This general idea might make an interesting topic to explore at an upcoming IndieWebCamp if not before. The question is: how to add in the social graph aspect of reading to uncover this data? I’m also curious how it might or might not be worked into a feed reader or into microsub related technologies as well. Microsub clients or related browser extensions might make a great place to add this functionality as they would have the data about whom you’re already following (aka your social graph data) as well as access to their read/like/favorite posts. I know that some users have reported consuming feeds of friends’ reads, likes, favorites, and bookmarks as potential recommendations of things they might be interested in reading as well, so perhaps this would be an additional extension of that as well?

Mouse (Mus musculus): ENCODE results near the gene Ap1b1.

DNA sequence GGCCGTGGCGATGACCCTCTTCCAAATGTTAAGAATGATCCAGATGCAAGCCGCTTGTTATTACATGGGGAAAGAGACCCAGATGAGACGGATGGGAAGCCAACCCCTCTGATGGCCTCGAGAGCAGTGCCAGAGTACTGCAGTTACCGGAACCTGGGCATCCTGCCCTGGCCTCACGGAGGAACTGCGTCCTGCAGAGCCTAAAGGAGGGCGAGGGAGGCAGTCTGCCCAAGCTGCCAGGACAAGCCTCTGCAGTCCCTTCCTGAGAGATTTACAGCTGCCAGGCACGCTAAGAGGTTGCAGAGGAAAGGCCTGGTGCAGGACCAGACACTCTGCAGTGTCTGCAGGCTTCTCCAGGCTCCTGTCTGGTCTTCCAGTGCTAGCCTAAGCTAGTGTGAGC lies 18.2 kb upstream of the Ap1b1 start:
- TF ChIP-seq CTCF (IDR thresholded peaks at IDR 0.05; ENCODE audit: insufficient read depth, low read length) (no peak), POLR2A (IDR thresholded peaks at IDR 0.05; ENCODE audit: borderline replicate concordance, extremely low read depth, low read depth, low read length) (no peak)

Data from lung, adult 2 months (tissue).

[1] I’ve certainly seen this functionality before, but most often the other readers are people I don’t know or know that well because the service isn’t huge and I’m not using it to follow a large number of other people.
[2] I knew he was generally interested already as I happen to be following this particular site at his prior recommendation, but the idea still illustrates the broader point.

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👓 CV of failures: Princeton professor publishes résumé of his career lows | Education | The Guardian

Read CV of failures: Princeton professor publishes résumé of his career lows (the Guardian)
Johannes Haushofer bravely posts document listing degree programs he did not get in to and academic positions he did not get